(again, emphasis on 4)



And now the real conclusion, "See my tears running, but you don't care."


strong flat-7



alternate parse of #81-2; descent within Rast from flat-7

And the verse ending, to wrap it all up:


shared verse ending



So this song methodically illustrates the whole big structure of Maqam Rast, going through all of its major areas (by 1958, Jins Secondary Saba 6/8, as in "Ijma3 Shufna," "Fein Ya Gameel Wa3dak," etc., has fallen mostly out of use in Maqam Rast), giving each a unique melodic treatment, often with evocative tone painting. On paper, this is a perfect textbook example of Maqam Rast, yet within it there is a tremendously passionate expression.

The motion within the Maqam also illustrates a typical principle of maqam composition: most of the motion will be conventional, but there will always be one unique or unconventional move. This could equally well be a compositional principle of Western music, or music universally--the rare use of the surprising passage so the listener isn't bored by the extended use of the conventional (which must needs form the meat of music, so the listener will not be confused or annoyed). Here those passages distant-from-the-conventional are: 1. the use of Sikah Beladi in the third verse, and on top of that the doubly unconventional emphasis on 5 within Sikah Beladi, and 2. the use of the flat-7 in the introduction to the 4th verse, so brief as to possibly go unnoticed, except to provide a spicy taste.

And, as stated before, this song encapsulates the spirit of Tarab, but compositionally, rather than simply through improvisation. In typical, older, Tarab repertory, it is the performer's prerogative to choose where to repeat, when to go back to previous sections, how long to delay moving to a new section. In this composition, those elements are built into the structure of the composition, both through the instrumental returns in the beginnings of the 3rd and 4th verses (a technique that, as already stated, Sunbati carried into other compositions), as well as in the careful and masterful placement of the Secondary-Rast development, which forms the meat of the 4th verse, and serves as the climax of the whole composition, coming as a satisfying return after the darkness and distance of the 3rd verse. The careful plotting of jins development in the composition as a whole serves the Tarab aesthetic brilliantly. The use of Hijaz in the second verse is another good example of this, as well as the dwelling on Nahawand in the 4th verse in what I've called the "coda."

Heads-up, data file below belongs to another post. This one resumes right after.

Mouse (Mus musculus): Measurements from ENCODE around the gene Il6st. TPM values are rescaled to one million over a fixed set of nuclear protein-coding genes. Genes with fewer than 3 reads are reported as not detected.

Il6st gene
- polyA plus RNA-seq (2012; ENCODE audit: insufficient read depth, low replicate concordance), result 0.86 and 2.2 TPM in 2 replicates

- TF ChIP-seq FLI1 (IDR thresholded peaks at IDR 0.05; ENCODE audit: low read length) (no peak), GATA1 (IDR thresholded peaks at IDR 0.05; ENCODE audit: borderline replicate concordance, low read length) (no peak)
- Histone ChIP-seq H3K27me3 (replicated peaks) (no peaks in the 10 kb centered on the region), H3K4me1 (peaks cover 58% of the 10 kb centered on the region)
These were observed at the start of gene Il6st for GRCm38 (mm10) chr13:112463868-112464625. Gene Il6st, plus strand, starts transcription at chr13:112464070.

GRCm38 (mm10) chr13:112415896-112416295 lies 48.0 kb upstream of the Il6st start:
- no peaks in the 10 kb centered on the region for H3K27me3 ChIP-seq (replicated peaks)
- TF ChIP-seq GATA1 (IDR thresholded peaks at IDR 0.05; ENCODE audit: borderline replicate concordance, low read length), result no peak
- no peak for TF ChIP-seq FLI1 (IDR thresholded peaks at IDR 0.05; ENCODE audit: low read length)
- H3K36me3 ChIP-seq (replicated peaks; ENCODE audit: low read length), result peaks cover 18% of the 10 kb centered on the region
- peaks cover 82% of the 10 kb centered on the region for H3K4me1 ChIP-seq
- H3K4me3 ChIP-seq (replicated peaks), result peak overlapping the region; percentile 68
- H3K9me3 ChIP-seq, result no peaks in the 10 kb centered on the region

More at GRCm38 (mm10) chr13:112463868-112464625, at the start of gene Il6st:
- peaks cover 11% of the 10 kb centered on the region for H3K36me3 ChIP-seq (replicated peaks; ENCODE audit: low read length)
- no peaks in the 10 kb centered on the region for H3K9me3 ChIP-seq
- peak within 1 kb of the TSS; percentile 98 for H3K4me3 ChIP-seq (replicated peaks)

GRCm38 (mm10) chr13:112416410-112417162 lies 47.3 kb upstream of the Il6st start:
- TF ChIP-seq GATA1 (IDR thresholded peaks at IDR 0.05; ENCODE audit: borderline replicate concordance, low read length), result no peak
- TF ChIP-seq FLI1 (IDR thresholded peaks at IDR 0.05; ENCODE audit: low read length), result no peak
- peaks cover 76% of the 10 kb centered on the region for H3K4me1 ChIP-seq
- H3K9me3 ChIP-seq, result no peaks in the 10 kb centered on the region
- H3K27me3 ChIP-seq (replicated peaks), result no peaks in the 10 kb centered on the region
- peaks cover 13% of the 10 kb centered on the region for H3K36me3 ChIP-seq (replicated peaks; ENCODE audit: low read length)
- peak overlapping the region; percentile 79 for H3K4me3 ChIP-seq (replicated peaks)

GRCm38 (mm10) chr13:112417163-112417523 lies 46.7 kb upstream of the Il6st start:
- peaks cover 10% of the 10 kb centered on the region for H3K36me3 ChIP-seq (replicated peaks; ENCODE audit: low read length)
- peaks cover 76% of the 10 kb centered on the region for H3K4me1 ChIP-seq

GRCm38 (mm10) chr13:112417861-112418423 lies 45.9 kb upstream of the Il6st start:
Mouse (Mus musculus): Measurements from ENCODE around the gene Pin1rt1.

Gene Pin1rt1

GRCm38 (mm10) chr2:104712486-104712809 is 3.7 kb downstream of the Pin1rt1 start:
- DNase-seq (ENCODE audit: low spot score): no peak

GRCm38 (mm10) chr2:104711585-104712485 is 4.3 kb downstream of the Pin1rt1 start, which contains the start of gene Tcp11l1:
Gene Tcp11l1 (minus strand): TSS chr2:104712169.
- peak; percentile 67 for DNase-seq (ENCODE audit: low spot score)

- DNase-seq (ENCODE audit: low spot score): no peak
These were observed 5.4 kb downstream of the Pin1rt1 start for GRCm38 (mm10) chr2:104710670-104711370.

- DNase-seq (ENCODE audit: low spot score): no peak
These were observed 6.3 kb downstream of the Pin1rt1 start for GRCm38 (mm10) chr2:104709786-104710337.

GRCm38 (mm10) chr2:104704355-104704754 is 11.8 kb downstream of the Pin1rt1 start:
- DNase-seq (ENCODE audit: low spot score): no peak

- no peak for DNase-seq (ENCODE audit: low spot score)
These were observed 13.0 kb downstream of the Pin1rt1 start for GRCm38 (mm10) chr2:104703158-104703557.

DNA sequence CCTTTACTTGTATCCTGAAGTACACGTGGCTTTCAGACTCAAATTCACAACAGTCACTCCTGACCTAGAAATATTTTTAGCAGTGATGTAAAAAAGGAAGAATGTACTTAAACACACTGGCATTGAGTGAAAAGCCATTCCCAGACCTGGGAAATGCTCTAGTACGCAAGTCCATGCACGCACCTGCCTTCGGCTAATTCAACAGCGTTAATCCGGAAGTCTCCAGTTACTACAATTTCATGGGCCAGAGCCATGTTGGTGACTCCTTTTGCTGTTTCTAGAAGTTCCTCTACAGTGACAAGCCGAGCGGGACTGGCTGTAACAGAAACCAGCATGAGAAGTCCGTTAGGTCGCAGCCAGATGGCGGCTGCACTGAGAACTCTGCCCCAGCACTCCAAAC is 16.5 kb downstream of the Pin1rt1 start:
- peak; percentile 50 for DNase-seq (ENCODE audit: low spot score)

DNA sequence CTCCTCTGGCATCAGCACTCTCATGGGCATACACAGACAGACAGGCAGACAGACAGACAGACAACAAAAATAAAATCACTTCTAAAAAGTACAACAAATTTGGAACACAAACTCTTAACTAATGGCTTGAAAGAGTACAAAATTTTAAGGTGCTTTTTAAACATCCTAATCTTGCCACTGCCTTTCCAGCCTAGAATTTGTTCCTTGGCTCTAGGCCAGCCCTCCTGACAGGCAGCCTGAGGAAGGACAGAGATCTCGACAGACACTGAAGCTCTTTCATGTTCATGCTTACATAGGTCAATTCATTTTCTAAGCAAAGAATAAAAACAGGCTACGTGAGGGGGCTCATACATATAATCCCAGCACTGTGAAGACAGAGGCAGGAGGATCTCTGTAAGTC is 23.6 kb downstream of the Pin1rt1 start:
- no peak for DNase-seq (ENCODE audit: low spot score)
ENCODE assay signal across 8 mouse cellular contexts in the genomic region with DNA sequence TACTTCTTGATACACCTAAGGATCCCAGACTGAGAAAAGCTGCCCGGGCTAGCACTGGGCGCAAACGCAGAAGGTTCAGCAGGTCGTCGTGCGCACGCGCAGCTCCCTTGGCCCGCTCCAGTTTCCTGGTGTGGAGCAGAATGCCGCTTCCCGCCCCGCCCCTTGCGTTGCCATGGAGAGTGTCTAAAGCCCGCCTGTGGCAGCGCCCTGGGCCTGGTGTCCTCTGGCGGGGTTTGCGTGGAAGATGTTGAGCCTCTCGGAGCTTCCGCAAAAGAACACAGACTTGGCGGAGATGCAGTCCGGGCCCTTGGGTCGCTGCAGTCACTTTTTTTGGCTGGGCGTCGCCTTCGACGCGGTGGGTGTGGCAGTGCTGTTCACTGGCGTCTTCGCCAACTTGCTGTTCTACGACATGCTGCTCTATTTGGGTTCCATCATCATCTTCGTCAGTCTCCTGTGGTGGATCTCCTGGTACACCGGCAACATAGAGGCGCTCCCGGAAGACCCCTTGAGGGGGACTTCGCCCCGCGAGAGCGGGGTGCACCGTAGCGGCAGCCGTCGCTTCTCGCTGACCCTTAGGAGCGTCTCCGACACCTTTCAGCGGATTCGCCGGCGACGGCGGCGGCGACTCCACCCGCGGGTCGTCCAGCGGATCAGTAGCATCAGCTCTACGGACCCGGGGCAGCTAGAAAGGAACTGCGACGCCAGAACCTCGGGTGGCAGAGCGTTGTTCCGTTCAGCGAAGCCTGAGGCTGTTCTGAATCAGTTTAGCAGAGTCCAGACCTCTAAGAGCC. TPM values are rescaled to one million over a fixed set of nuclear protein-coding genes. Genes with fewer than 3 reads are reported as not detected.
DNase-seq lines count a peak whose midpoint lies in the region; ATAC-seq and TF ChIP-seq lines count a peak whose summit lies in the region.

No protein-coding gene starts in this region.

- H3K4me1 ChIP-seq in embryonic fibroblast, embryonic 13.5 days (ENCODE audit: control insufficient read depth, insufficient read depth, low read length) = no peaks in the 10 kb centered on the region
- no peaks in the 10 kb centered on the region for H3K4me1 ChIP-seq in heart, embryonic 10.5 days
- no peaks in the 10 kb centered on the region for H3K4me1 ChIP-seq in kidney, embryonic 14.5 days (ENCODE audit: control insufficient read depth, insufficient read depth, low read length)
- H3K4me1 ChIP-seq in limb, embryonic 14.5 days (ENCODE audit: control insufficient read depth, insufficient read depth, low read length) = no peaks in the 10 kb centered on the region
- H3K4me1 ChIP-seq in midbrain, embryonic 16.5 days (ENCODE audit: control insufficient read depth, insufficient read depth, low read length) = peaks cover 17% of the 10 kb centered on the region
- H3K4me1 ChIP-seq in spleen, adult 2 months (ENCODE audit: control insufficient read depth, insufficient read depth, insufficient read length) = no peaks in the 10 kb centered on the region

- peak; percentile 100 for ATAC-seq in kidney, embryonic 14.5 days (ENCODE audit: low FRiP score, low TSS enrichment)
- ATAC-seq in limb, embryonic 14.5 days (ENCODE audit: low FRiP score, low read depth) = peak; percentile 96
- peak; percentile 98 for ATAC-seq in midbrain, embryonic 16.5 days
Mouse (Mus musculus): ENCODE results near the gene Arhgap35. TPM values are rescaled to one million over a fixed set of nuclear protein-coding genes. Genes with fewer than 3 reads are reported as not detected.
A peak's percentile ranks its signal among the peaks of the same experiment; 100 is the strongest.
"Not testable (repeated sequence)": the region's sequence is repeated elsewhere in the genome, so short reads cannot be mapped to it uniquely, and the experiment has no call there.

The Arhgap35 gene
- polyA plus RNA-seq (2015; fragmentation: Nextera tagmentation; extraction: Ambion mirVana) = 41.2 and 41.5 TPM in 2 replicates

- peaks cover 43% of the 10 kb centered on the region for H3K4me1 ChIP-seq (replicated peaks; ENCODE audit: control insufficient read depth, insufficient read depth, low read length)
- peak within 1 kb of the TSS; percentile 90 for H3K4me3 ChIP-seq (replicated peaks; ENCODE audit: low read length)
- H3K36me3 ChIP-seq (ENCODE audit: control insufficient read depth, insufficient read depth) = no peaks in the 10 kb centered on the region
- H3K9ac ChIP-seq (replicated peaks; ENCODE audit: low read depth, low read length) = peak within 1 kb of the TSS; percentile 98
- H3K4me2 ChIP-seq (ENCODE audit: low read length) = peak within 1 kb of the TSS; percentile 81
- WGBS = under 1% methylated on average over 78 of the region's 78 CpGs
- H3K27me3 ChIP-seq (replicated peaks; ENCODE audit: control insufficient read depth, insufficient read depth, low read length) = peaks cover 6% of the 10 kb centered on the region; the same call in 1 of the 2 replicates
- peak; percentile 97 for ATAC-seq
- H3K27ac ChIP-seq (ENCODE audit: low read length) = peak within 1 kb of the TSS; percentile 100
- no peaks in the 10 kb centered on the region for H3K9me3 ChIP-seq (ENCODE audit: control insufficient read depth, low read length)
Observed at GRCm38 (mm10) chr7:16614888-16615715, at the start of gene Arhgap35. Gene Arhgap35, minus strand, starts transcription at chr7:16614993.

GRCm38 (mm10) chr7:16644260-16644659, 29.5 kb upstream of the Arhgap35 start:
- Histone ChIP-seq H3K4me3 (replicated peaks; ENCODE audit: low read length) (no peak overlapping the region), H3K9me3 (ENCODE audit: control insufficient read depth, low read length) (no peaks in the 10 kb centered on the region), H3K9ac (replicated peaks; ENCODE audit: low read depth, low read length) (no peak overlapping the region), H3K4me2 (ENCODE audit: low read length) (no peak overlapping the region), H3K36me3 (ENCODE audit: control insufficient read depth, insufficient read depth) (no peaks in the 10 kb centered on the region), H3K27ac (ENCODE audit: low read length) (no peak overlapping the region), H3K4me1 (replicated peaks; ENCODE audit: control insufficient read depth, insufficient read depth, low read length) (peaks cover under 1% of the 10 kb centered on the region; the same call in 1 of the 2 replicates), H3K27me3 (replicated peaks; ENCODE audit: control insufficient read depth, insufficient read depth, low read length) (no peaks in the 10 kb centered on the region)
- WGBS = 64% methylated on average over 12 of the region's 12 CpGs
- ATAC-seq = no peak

It's not that Umm Kulthum isn't given room to improvise and produce Tarab through her own spontaneous choices. In fact, I've edited this recording to cut some of the repetitions, so as to make the analysis not quite as long. In the source recording, both the first and second verses are repeated in their entirety, with different variations and internal repetitions each time; in the third and fourth verses the instrumental return actually comes twice before the transition to the second half of the verse--in both cases I edited it down to only one return--and Umm Kulthum has plenty of time to vary and intensify. In fact we could say that Sunbati has provided the most appropriate compositional vehicle not only for Umm Kulthum's individual artistry, but for the Tarab genre as a whole.

Something about 1958... Umm Kulthum, at 60, was at the top of her form; Sunbati had fully blossomed as a composer, and their compositional relationship had already been around for 25 years. The mood in Egypt was optimistic and triumphal, just a few years after the successful revolution and the ascension of Nasser. Something about 1958--because in that same year Sunbati also composed for Umm Kulthum "Awidti 3einy," a triumph in Maqam Kurd maybe even grander than "Aruh Li Meen"--a "Beethoven's 9th" to Aruh Li Meen's "Beethoven's 5th." For me as a listener, I have heard nothing that surpasses these two songs.